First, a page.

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Support us financially by purchasing this disc from
Bright SHENG (b.1955)
The Song and Dance of Tears (2003 rev.2013) [22:07]
Colours of Crimson (2004) [18:06]
The Blazing Mirage (2012) [18:59]
Sa Chen (piano)*, Hui Li (pipa), Tong Wu (sheng)*, Trey Lee (cello) , Pius Cheung (marimba)
Hong Kong Philharmonic/Bright Sheng
rec. May 2013, Tsuen Wan Town Hall, Hong Kong.
NAXOS 8.570610 [59:55]

Bright Sheng was born in Shanghai in 1955. He worked as a pianist and percussionist in folk music and dance troupes and then went to the local university. He moved to New York in 1982 and, among his teachers there were Leonard Bernstein and Jack Beeson, famous for his terrific opera Lizzie Borden.

A number of his previous CDs have been reviewed by MWI although he was a new name to me. Naxos, as always, has been very enterprising in recording new works by relatively unknown composers; one of the joys of reviewing is discovering these and helping to making them more widely known.

The Song and Dance of Tears is influenced by the composer's travels along the Silk Road in China. It employs a Sheng, described as a kind of Chinese mouth-organ, originating over 2500 years ago and a Pipa, a kind of lute, equally ancient. The music could be described as a concerto for orchestra and is melodic and atmospheric. Various themes evolve and there is strong instrumental colour. There is a real sense of emotion through the work, particularly a lament for lost youth at the end. This music is based more on impressions than direct illustration of the journey and with some use of local folk songs.

Colours of Crimson was written for and dedicated to the excellent Evelyn Glennie. The composer is aware of the marimba's limited range of timbral variety and uses the orchestra to convey various tones. In this he succeeds. The piece was written when Sheng lived in a remote part of North West China and again is influenced by the folk music of that region. It develops well from a very lively beginning to a more thoughtful and wistful conclusion.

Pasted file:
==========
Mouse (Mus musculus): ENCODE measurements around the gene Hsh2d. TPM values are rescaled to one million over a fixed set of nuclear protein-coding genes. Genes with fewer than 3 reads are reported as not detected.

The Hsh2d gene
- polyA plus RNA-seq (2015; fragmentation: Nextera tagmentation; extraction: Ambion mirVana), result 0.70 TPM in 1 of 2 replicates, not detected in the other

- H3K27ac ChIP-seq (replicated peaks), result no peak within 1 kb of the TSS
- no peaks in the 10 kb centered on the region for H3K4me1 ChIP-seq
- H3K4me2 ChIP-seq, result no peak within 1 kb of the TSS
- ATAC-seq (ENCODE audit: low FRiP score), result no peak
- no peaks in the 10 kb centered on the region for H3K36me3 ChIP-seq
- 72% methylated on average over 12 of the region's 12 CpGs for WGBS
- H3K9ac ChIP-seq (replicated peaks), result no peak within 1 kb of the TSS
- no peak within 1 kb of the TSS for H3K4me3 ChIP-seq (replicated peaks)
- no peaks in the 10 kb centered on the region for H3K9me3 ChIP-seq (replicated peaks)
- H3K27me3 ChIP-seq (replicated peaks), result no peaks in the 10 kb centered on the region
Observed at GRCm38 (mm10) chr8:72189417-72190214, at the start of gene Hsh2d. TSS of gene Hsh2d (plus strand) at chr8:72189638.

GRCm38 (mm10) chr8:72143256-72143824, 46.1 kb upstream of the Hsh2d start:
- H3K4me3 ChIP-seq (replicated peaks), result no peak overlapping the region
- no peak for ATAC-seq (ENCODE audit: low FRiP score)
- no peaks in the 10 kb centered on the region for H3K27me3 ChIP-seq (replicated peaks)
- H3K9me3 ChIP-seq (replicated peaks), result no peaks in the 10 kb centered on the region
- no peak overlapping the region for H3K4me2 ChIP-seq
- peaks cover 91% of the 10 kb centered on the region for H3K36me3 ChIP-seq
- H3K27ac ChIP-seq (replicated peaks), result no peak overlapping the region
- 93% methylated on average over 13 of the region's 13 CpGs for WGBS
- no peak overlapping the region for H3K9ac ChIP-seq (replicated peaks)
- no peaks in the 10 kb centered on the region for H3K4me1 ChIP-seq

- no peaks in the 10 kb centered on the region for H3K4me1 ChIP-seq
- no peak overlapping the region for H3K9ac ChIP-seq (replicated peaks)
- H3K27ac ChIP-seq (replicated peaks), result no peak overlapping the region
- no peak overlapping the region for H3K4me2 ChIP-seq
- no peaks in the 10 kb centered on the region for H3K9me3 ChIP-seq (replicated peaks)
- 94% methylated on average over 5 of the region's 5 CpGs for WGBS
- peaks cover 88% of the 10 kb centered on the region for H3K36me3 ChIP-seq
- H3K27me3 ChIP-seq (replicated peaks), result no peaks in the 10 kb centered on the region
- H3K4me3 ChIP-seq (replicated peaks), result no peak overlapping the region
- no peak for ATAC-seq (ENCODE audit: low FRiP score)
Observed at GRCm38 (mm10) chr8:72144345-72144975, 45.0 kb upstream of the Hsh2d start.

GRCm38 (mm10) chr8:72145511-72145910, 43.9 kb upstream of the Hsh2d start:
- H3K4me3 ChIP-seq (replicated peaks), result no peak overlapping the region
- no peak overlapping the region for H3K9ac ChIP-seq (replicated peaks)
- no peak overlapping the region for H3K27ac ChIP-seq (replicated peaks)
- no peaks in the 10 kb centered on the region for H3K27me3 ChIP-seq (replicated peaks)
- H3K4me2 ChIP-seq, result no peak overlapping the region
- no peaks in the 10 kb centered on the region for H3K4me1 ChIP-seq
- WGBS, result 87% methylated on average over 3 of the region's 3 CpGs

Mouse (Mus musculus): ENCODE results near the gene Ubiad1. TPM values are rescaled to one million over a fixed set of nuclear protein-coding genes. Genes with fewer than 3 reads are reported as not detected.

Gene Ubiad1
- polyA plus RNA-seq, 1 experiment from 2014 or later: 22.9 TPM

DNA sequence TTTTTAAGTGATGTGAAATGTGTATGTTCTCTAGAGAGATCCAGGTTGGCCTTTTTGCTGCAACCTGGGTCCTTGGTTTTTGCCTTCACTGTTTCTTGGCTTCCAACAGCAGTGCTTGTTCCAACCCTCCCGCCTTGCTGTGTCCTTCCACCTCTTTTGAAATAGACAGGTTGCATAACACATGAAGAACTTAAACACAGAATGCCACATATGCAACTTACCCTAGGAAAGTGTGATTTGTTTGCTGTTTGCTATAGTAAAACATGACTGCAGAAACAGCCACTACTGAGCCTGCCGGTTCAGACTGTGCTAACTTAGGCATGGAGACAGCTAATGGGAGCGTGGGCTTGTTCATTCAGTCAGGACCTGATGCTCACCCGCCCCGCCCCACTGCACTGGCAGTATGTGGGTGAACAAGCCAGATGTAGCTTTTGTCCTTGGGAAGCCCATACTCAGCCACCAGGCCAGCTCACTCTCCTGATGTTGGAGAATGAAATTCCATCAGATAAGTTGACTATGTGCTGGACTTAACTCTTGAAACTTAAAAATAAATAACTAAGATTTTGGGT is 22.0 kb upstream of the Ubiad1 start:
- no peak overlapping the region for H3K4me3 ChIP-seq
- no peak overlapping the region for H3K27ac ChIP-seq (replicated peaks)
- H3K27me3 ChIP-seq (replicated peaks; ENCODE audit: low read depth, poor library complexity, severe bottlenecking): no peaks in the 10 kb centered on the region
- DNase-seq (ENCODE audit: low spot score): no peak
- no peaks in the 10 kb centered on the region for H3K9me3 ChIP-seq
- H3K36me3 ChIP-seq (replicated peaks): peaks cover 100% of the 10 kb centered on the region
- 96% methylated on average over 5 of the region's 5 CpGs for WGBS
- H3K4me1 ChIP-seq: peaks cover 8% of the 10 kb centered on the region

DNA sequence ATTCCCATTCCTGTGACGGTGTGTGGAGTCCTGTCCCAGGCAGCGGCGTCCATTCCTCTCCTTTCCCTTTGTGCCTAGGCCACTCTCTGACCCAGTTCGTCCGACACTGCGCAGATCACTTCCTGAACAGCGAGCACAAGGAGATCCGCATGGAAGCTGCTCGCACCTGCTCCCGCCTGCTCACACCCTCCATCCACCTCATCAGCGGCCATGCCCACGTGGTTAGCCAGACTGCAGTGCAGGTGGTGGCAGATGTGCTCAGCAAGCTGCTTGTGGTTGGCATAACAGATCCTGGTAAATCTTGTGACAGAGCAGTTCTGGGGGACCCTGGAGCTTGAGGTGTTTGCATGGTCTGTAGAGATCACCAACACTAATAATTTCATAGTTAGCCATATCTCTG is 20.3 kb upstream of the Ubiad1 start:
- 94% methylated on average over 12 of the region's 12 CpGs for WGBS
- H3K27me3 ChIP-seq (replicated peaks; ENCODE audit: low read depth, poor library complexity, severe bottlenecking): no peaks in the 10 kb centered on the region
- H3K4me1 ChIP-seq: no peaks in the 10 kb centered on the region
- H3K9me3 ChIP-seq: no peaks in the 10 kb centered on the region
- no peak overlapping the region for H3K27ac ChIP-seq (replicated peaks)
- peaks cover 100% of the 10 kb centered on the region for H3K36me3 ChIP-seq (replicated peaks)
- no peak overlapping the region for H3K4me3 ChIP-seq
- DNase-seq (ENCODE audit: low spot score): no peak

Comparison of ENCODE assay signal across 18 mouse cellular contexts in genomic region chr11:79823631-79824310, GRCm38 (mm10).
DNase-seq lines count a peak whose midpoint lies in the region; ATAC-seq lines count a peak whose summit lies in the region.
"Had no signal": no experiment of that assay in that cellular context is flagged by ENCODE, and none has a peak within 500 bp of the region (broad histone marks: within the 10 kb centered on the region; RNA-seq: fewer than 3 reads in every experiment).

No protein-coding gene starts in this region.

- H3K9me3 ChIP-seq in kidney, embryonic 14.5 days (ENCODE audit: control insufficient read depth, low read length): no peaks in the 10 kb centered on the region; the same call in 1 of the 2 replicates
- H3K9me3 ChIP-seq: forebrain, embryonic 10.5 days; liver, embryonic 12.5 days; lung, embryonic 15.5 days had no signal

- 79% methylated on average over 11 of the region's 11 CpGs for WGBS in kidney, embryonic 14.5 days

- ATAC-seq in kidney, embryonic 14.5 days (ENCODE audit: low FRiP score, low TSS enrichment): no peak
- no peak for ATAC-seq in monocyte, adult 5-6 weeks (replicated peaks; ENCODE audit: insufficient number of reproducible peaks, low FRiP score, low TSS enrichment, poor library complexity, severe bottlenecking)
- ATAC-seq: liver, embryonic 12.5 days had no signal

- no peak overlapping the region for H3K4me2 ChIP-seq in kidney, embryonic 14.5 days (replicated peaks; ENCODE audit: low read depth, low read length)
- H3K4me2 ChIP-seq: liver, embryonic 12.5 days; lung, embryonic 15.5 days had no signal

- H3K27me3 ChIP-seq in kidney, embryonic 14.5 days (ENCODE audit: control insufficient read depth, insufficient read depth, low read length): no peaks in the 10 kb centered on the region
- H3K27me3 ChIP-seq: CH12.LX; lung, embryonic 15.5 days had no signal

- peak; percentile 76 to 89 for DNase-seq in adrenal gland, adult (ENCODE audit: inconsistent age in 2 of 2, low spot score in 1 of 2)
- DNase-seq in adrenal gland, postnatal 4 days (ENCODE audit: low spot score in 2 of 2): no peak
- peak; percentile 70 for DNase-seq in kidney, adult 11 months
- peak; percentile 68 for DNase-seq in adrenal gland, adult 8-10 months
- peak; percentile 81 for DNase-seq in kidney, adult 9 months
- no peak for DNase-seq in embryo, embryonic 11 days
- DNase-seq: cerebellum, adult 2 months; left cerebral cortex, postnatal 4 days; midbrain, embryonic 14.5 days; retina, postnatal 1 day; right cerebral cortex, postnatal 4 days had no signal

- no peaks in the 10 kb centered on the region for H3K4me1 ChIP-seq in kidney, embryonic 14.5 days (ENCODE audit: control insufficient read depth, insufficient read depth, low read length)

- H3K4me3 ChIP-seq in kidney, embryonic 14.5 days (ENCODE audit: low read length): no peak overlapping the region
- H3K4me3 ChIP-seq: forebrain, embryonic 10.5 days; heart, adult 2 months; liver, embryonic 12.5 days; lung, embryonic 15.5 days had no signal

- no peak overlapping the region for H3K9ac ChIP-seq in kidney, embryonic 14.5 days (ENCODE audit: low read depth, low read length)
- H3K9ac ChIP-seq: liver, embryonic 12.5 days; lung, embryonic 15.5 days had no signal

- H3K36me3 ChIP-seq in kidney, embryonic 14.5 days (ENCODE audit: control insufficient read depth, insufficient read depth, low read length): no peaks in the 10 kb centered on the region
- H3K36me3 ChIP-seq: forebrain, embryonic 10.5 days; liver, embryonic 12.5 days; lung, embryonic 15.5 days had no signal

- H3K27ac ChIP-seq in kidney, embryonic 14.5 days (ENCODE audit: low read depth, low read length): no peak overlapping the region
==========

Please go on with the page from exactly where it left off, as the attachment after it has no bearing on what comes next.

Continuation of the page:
The Blazing Mirage is inspired by the Dunhuang Caves, which preserve great Buddhist frescoes and art from 400 AD. The title comes from the legend of a vision of one thousand Buddhas in golden lights. The cello recitative at the start is based on a Central Asian classical motif called a Mukam, whilst the orchestral theme is a well-known folk tune. Later the two themes merge. If the first piece could be crudely described as 'Chinese Bartok', this could be described as an oriental Cello concerto. Lovers of The Protecting Veil should give it a listen. Of all the concertante instruments my favourite is the cello and Sheng has given the player great colours to produce. The interplay between Trey Lee and the orchestra is exciting and melodic and brings this successful CD to a splendid conclusion.

I did not take exception to the notes and sound quality.

A successful combination of Chinese melodies and the classical tradition. This deserves to achieve wide recognition.

David R Dunsmore